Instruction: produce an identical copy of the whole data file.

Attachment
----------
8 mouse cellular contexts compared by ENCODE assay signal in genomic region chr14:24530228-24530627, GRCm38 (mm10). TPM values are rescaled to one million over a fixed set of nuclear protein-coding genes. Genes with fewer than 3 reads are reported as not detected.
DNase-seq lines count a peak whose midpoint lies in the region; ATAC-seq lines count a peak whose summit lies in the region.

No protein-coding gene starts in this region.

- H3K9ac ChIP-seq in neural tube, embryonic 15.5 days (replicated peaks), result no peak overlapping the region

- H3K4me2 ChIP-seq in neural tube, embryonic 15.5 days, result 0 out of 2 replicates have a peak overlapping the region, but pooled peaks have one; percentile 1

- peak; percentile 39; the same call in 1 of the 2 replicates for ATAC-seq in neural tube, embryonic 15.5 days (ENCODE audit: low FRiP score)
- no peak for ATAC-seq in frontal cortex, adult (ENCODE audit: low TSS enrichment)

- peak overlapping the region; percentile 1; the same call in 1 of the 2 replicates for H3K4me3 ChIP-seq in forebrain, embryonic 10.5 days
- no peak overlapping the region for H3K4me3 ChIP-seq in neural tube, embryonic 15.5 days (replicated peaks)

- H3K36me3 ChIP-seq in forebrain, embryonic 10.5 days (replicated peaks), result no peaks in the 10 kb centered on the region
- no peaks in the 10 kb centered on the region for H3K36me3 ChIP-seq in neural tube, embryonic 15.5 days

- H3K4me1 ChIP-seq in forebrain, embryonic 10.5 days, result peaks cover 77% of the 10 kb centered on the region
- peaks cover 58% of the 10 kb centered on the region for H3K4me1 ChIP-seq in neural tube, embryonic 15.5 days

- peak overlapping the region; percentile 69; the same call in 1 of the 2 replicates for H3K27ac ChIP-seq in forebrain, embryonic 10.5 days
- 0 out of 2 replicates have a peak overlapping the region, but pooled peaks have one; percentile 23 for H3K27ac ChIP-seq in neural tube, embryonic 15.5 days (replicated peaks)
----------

8 mouse cellular contexts compared by ENCODE assay signal in genomic region chr14:24530228-24530627, GRCm38 (mm10). TPM values are rescaled to one million over a fixed set of nuclear protein-coding genes. Genes with fewer than 3 reads are reported as not detected.
DNase-seq lines count a peak whose midpoint lies in the region; ATAC-seq lines count a peak whose summit lies in the region.

No protein-coding gene starts in this region.

- H3K9ac ChIP-seq in neural tube, embryonic 15.5 days (replicated peaks), result no peak overlapping the region

- H3K4me2 ChIP-seq in neural tube, embryonic 15.5 days, result 0 out of 2 replicates have a peak overlapping the region, but pooled peaks have one; percentile 1

- peak; percentile 39; the same call in 1 of the 2 replicates for ATAC-seq in neural tube, embryonic 15.5 days (ENCODE audit: low FRiP score)
- no peak for ATAC-seq in frontal cortex, adult (ENCODE audit: low TSS enrichment)

- peak overlapping the region; percentile 1; the same call in 1 of the 2 replicates for H3K4me3 ChIP-seq in forebrain, embryonic 10.5 days
- no peak overlapping the region for H3K4me3 ChIP-seq in neural tube, embryonic 15.5 days (replicated peaks)

- H3K36me3 ChIP-seq in forebrain, embryonic 10.5 days (replicated peaks), result no peaks in the 10 kb centered on the region
- no peaks in the 10 kb centered on the region for H3K36me3 ChIP-seq in neural tube, embryonic 15.5 days

- H3K4me1 ChIP-seq in forebrain, embryonic 10.5 days, result peaks cover 77% of the 10 kb centered on the region
- peaks cover 58% of the 10 kb centered on the region for H3K4me1 ChIP-seq in neural tube, embryonic 15.5 days

- peak overlapping the region; percentile 69; the same call in 1 of the 2 replicates for H3K27ac ChIP-seq in forebrain, embryonic 10.5 days
- 0 out of 2 replicates have a peak overlapping the region, but pooled peaks have one; percentile 23 for H3K27ac ChIP-seq in neural tube, embryonic 15.5 days (replicated peaks)